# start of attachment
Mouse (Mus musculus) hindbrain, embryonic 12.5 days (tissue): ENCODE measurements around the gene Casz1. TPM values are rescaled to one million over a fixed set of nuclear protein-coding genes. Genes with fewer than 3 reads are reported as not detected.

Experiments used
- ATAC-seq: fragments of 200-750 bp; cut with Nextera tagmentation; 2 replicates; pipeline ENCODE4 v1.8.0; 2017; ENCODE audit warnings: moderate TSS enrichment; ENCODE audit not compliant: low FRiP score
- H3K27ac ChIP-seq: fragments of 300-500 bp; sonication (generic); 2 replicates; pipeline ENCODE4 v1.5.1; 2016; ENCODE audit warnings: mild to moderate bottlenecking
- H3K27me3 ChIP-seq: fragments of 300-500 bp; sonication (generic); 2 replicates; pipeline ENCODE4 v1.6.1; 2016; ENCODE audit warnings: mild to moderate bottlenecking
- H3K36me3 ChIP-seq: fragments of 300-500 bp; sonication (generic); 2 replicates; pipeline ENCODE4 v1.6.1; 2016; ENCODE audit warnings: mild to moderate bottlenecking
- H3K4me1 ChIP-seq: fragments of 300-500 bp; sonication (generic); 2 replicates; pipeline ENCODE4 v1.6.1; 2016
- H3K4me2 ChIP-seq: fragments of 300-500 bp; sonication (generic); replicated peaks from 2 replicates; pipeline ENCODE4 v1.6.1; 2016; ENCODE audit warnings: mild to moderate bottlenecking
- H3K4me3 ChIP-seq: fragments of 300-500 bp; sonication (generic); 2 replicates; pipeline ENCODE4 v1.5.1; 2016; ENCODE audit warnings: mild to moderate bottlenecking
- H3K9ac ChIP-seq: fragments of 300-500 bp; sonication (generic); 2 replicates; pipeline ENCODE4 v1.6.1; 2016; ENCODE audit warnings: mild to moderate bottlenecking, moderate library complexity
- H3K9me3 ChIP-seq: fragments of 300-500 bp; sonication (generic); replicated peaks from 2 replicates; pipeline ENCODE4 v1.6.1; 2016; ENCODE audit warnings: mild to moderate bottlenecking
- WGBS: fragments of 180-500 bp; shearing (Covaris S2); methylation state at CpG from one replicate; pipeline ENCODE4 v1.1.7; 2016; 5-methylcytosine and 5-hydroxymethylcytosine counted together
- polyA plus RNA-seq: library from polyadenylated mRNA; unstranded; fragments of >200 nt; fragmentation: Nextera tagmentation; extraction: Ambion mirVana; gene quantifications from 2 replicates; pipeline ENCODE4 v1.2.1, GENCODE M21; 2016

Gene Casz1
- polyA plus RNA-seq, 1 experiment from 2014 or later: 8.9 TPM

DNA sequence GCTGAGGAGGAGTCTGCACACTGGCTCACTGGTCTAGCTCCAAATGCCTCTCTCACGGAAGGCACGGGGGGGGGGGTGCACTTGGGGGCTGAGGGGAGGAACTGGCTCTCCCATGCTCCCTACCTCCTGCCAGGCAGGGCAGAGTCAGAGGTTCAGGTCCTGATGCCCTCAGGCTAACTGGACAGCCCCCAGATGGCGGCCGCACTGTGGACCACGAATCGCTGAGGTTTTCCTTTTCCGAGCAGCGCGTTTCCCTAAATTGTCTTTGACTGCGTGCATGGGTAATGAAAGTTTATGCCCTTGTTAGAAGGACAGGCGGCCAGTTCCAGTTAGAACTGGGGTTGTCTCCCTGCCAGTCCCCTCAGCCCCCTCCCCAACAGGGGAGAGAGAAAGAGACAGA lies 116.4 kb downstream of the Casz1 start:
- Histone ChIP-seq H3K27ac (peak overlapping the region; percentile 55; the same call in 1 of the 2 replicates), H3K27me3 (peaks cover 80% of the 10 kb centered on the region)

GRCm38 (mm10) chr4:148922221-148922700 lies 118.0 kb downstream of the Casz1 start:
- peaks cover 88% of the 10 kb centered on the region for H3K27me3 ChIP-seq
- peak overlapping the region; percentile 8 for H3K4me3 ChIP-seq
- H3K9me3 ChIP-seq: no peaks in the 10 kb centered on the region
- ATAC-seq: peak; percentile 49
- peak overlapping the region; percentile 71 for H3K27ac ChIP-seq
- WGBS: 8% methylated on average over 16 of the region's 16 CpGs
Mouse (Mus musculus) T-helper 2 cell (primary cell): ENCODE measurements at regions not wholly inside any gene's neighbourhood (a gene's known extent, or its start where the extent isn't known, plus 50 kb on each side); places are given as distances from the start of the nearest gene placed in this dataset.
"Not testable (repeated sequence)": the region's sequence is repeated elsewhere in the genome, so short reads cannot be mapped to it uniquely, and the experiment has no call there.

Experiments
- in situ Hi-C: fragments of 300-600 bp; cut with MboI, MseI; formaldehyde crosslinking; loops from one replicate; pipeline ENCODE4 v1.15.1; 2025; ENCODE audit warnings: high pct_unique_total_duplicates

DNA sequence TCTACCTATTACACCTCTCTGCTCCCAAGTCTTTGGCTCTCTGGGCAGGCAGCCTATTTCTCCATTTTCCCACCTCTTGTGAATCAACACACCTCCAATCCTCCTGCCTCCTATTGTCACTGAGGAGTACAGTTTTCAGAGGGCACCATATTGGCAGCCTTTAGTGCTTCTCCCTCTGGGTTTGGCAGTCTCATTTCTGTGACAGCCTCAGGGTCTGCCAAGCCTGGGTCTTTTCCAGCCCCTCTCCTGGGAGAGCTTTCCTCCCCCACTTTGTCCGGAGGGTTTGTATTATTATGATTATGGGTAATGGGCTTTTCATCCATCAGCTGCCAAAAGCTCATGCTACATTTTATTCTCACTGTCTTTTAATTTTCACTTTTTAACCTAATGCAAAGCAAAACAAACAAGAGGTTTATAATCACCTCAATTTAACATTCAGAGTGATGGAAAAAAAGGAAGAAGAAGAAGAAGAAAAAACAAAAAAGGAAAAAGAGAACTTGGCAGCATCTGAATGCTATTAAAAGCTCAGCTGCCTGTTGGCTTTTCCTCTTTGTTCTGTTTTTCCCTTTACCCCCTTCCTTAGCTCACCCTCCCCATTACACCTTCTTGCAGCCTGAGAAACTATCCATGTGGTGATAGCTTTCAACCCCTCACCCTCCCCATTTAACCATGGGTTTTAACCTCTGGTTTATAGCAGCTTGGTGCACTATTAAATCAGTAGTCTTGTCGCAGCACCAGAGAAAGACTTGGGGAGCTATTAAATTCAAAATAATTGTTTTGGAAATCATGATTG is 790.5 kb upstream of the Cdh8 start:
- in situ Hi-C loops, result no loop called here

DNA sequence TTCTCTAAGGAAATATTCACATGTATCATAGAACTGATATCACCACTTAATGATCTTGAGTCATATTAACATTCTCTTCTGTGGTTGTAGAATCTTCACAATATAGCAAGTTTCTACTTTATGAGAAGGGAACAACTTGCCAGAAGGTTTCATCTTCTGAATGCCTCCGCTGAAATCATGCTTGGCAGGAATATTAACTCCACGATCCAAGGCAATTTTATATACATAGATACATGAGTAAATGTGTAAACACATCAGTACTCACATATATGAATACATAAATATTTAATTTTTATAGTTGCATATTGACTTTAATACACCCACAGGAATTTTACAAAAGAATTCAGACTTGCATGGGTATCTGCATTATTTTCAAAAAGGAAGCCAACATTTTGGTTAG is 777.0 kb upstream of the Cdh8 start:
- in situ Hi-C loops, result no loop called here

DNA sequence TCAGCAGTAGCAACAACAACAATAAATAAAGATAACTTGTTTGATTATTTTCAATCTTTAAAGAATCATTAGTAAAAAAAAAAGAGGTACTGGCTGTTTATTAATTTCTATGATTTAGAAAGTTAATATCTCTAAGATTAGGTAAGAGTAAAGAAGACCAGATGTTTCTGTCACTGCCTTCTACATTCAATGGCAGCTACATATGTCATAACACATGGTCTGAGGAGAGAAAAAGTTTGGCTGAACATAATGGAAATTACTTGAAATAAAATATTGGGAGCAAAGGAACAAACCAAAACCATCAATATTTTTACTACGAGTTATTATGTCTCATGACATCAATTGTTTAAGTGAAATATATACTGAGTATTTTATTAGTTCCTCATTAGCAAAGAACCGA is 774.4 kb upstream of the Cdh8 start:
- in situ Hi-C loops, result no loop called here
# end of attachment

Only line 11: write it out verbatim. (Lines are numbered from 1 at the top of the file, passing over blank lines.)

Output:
- H3K9me3 ChIP-seq: fragments of 300-500 bp; sonication (generic); replicated peaks from 2 replicates; pipeline ENCODE4 v1.6.1; 2016; ENCODE audit warnings: mild to moderate bottlenecking